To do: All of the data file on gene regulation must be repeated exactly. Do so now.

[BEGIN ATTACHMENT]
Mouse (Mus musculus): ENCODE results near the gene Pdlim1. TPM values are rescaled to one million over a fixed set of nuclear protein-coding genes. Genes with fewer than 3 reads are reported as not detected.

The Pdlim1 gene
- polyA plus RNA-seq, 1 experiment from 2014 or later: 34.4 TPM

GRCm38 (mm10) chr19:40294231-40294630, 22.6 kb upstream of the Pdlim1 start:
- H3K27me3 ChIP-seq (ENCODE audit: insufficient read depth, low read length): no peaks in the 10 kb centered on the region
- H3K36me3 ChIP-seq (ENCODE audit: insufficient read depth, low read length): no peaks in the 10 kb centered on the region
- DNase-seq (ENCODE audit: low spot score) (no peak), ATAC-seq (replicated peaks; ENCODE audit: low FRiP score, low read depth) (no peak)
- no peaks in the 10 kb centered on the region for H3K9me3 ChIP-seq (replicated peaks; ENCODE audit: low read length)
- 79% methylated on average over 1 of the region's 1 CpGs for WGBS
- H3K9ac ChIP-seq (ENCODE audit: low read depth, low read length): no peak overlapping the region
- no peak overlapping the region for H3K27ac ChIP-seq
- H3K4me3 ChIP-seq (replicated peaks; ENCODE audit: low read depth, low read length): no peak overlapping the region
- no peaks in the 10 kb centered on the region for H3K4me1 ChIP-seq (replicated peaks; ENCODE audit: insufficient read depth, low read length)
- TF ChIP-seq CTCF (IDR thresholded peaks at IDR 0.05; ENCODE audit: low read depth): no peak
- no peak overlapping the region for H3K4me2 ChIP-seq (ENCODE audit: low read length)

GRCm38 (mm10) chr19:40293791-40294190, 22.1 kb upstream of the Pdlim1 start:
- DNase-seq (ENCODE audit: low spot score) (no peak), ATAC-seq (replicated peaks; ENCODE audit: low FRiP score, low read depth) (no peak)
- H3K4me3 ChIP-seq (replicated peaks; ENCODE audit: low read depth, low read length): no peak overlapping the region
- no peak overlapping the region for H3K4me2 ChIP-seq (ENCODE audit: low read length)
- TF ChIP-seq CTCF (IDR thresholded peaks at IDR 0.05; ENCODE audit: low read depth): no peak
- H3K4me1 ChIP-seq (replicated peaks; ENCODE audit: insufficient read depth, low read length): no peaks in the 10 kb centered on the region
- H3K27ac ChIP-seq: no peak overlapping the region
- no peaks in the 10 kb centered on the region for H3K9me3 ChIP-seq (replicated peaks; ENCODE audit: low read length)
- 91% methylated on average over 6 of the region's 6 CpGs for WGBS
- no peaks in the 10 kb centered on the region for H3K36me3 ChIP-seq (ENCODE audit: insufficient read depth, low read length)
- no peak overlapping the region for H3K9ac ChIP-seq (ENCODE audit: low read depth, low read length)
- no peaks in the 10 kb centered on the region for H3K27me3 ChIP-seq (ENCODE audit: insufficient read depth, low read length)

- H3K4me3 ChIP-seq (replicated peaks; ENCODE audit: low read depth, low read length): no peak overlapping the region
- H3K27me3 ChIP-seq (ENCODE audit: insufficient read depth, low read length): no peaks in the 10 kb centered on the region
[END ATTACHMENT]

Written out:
Mouse (Mus musculus): ENCODE results near the gene Pdlim1. TPM values are rescaled to one million over a fixed set of nuclear protein-coding genes. Genes with fewer than 3 reads are reported as not detected.

The Pdlim1 gene
- polyA plus RNA-seq, 1 experiment from 2014 or later: 34.4 TPM

GRCm38 (mm10) chr19:40294231-40294630, 22.6 kb upstream of the Pdlim1 start:
- H3K27me3 ChIP-seq (ENCODE audit: insufficient read depth, low read length): no peaks in the 10 kb centered on the region
- H3K36me3 ChIP-seq (ENCODE audit: insufficient read depth, low read length): no peaks in the 10 kb centered on the region
- DNase-seq (ENCODE audit: low spot score) (no peak), ATAC-seq (replicated peaks; ENCODE audit: low FRiP score, low read depth) (no peak)
- no peaks in the 10 kb centered on the region for H3K9me3 ChIP-seq (replicated peaks; ENCODE audit: low read length)
- 79% methylated on average over 1 of the region's 1 CpGs for WGBS
- H3K9ac ChIP-seq (ENCODE audit: low read depth, low read length): no peak overlapping the region
- no peak overlapping the region for H3K27ac ChIP-seq
- H3K4me3 ChIP-seq (replicated peaks; ENCODE audit: low read depth, low read length): no peak overlapping the region
- no peaks in the 10 kb centered on the region for H3K4me1 ChIP-seq (replicated peaks; ENCODE audit: insufficient read depth, low read length)
- TF ChIP-seq CTCF (IDR thresholded peaks at IDR 0.05; ENCODE audit: low read depth): no peak
- no peak overlapping the region for H3K4me2 ChIP-seq (ENCODE audit: low read length)

GRCm38 (mm10) chr19:40293791-40294190, 22.1 kb upstream of the Pdlim1 start:
- DNase-seq (ENCODE audit: low spot score) (no peak), ATAC-seq (replicated peaks; ENCODE audit: low FRiP score, low read depth) (no peak)
- H3K4me3 ChIP-seq (replicated peaks; ENCODE audit: low read depth, low read length): no peak overlapping the region
- no peak overlapping the region for H3K4me2 ChIP-seq (ENCODE audit: low read length)
- TF ChIP-seq CTCF (IDR thresholded peaks at IDR 0.05; ENCODE audit: low read depth): no peak
- H3K4me1 ChIP-seq (replicated peaks; ENCODE audit: insufficient read depth, low read length): no peaks in the 10 kb centered on the region
- H3K27ac ChIP-seq: no peak overlapping the region
- no peaks in the 10 kb centered on the region for H3K9me3 ChIP-seq (replicated peaks; ENCODE audit: low read length)
- 91% methylated on average over 6 of the region's 6 CpGs for WGBS
- no peaks in the 10 kb centered on the region for H3K36me3 ChIP-seq (ENCODE audit: insufficient read depth, low read length)
- no peak overlapping the region for H3K9ac ChIP-seq (ENCODE audit: low read depth, low read length)
- no peaks in the 10 kb centered on the region for H3K27me3 ChIP-seq (ENCODE audit: insufficient read depth, low read length)

- H3K4me3 ChIP-seq (replicated peaks; ENCODE audit: low read depth, low read length): no peak overlapping the region
- H3K27me3 ChIP-seq (ENCODE audit: insufficient read depth, low read length): no peaks in the 10 kb centered on the region